An interesting article entitled “Japan’s Reggae Affair A Deception?” was published in last Sunday’s Jamaica Gleaner that was written by Gleaner writer Mel Cooke. It speaks about the popularity of reggae music in Japan, why it is popular and some of the changes that are affecting reggae and Jamaican music as a whole in Japan.
I have included an excerpt below:
Speaking at the University of the West Indies (UWI), Mona, in July 2010, Dr Noriko Manabe, assistant professor of musicology at Princeton University, explained cultural similarities between Japan and Jamaica which underpin reggae and dancehall’s popularity there. She outlined the similarities between Jamaican patois and Japanese, both melodious languages and Patois’ grammar, she said, is more reminiscent of Japanese than English.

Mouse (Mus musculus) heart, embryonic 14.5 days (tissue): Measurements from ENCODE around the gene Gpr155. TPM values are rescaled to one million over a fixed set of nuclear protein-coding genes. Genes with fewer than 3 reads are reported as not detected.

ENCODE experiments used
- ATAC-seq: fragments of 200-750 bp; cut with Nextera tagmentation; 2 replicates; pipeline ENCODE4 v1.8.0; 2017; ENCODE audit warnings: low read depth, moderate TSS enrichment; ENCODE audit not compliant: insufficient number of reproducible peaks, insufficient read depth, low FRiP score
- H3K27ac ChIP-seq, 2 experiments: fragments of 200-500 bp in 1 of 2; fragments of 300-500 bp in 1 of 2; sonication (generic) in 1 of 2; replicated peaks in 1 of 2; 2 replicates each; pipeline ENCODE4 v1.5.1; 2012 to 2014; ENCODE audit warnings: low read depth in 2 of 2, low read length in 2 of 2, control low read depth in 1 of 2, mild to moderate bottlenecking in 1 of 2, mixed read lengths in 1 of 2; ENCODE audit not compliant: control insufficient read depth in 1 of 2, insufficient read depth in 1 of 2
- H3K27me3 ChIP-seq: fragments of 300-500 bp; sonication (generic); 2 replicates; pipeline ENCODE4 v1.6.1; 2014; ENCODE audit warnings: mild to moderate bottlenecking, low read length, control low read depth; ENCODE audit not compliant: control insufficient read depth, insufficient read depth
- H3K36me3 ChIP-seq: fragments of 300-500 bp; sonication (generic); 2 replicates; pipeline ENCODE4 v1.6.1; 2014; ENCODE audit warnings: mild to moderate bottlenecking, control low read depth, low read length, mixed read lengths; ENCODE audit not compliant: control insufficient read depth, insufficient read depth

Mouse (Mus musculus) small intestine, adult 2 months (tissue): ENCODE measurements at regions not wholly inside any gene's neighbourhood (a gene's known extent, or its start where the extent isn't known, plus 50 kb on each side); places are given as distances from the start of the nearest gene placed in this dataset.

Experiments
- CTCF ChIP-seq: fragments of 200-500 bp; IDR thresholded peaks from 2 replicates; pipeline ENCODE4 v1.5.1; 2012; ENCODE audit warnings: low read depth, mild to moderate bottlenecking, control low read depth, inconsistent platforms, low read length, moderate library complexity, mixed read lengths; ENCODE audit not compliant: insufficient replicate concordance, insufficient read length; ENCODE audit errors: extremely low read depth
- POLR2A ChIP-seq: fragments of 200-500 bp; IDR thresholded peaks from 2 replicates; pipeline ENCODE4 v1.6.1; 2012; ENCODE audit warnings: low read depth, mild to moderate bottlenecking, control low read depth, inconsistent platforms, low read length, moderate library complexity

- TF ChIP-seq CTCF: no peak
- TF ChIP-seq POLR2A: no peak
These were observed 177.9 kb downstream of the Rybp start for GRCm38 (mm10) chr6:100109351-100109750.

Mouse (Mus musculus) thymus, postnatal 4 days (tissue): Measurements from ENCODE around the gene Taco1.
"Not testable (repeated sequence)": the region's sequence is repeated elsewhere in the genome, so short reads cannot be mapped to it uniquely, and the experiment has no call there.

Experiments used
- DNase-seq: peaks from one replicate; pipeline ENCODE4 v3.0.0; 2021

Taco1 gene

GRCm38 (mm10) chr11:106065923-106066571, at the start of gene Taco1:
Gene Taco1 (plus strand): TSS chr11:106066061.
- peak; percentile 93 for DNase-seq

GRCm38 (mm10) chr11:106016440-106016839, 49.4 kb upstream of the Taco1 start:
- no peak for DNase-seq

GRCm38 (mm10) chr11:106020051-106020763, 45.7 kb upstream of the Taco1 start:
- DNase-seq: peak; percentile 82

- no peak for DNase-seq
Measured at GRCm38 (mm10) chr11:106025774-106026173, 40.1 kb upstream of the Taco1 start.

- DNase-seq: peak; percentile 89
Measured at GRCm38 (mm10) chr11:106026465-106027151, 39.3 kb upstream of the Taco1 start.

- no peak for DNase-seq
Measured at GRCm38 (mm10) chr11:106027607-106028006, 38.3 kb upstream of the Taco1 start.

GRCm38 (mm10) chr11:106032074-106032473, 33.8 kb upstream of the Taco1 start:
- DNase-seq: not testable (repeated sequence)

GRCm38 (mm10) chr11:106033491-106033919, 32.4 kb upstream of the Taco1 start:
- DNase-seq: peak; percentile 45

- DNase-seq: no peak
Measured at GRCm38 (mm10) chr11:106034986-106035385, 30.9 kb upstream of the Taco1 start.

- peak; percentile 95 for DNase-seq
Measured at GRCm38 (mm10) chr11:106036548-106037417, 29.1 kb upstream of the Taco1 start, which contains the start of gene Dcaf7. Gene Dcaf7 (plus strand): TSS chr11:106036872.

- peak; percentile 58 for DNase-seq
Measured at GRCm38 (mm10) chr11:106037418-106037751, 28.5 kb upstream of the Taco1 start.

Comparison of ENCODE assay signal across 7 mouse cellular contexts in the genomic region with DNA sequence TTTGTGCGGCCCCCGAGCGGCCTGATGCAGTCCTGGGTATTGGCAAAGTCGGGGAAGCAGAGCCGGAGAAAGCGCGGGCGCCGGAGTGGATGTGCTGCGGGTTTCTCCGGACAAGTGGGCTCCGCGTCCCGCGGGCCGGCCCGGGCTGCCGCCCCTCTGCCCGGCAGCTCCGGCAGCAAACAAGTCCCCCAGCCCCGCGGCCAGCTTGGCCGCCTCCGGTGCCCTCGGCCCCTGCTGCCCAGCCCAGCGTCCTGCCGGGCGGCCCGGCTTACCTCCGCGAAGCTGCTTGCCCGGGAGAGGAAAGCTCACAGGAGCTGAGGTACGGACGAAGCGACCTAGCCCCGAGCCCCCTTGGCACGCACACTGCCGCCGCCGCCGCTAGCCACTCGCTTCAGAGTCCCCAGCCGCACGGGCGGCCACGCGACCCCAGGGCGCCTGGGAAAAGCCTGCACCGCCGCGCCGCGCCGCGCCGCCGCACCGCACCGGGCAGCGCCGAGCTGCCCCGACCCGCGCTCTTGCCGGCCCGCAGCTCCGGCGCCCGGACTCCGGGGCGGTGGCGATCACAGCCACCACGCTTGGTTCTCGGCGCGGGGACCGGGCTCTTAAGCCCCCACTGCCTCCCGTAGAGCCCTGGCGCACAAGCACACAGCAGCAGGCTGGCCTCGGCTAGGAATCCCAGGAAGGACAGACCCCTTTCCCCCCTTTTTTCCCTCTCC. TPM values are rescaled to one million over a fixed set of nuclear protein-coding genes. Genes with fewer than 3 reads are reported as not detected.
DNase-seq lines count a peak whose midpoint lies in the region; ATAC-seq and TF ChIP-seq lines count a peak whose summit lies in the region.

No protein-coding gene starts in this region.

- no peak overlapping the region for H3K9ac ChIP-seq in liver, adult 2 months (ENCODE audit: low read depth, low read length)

Manabe noted that most of the Japanese reggae/dancehall performers are not from Tokyo and explained that there are aspects of Jamaican culture which resemble regional/rural Japanese culture. Among those are humour and warmth, directness and unpretentiousness. Even ‘Jah’, the invocation of deity in Jamaica, has a phonetic equivalent in Japan, though the meanings are entirely different.
Read the full article on the Jamaica Gleaner website, there are also some interesting comments posted at the bottom of the article.
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